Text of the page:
This nationally-accredited museum shares the story of Maryland's founding and traces the route of the first brave English colonists who sailed across the dangerous Atlantic Ocean in two small wooden ships (the Ark & the Dove), landing on St. Clement's Island in March of 1634. A 13-minute orientation film brings the story to life and includes the other interesting details of the people and events that create 370+ years of island history.
The island is now a Maryland State Park and offers areas to hike, picnic, and bird watch. A 40-foot cross stands as a memorial to the first colonists who sought religious toleration. A replica of an original lighthouse stands at the south end of the island and is often open for tours. Scenic and serene, the island is available by private boat or by taking the museum's seasonal weekend water taxi (runs daily, April through October, call for details).
The museum also offers history of local watermen and the Blackistone Lighthouse. The museum store offers an array of unique gift and souvenir items with discounts for museum members. A large pier is adjacent to the museum and visitors are welcome to tie up and come by boat. The museum grounds offer a Potomac River Dory Boat Exhibit, an authentic one-room schoolhouse c. 1820, and picnic tables on the waterfront for a scenic and relaxing picnic experience. The museum, schoolhouse, and grounds are handicap accessible.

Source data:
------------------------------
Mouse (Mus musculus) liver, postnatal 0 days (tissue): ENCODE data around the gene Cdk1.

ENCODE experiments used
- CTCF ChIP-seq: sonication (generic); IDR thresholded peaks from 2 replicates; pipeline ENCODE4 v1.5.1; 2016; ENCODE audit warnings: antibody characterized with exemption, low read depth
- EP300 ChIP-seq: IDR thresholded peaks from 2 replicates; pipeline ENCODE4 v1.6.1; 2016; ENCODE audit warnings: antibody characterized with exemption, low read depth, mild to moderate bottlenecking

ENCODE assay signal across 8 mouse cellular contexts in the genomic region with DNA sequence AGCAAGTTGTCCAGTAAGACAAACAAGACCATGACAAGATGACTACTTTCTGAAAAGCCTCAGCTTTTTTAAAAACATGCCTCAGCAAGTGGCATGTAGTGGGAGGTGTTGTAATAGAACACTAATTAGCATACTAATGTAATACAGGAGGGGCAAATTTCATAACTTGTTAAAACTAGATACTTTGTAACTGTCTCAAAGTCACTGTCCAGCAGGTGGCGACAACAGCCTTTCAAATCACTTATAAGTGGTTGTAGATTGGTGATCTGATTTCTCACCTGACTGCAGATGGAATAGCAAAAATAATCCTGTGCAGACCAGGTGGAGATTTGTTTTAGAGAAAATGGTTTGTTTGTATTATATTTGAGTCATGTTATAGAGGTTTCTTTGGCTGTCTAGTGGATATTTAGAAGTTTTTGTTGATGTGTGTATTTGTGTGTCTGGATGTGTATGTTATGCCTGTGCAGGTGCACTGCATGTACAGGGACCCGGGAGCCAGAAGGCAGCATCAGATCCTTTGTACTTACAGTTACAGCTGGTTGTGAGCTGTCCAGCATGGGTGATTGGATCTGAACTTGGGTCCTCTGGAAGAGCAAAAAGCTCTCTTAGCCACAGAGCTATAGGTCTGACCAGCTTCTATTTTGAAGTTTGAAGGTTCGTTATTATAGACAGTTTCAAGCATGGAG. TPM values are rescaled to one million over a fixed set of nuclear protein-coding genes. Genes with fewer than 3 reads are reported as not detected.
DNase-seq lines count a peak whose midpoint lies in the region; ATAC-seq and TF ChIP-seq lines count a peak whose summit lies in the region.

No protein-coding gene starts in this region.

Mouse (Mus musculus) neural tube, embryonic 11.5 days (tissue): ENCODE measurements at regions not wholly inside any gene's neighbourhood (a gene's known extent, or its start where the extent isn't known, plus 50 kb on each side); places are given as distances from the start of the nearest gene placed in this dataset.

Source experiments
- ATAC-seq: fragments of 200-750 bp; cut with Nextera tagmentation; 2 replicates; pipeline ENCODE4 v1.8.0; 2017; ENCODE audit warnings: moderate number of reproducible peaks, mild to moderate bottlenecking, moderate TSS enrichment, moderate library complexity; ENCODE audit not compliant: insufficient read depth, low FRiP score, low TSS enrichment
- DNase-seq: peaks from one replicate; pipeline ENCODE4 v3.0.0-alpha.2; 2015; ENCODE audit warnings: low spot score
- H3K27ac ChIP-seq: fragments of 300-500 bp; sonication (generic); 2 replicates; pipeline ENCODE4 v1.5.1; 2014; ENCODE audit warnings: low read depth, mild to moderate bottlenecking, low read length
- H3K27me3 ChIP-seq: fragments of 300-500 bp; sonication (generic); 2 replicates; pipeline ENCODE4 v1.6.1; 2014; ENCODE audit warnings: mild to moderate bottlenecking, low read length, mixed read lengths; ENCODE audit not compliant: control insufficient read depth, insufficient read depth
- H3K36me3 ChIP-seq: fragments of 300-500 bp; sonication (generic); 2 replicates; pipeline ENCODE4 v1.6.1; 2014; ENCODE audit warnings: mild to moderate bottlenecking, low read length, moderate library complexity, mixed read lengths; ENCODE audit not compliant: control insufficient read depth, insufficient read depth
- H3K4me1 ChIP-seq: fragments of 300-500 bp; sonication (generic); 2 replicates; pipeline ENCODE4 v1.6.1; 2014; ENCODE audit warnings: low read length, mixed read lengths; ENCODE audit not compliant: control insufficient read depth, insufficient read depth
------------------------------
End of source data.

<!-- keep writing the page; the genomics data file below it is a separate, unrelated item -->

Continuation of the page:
The museum offers many special events and programs throughout the year. Outreach programs and guided tours for students and adults are available by pre-arrangement. 301-769-2222. Admission. Call for details and hours.
Mathias de Sousa, cited as the first individual of African descent to settle in Maryland, was part of the first group of 140 colonists who landed at St. Clements Island in1634. The little that is known about de Sousa is included in the museum’s exhibits, which relate the story of Maryland’s founding. The nearby island where de Sousa and other colonists first landed and Maryland was founded, is nearby and can be reached by private boat or by the museum's seaonal water taxi.
In March of 1634, Father Andrew White stepped ashore at St. Clement’s Island with the first Maryland colonists. It was there that he celebrated the first Catholic mass in the English speaking colonies. A 40’ cross was erected on the island in 1934 to commemorate the mass and to mark Maryland’s founding. The island is now a state park and is accessible by private boat or by a seasonal water taxi operated by the St. Clement’s Island Museum.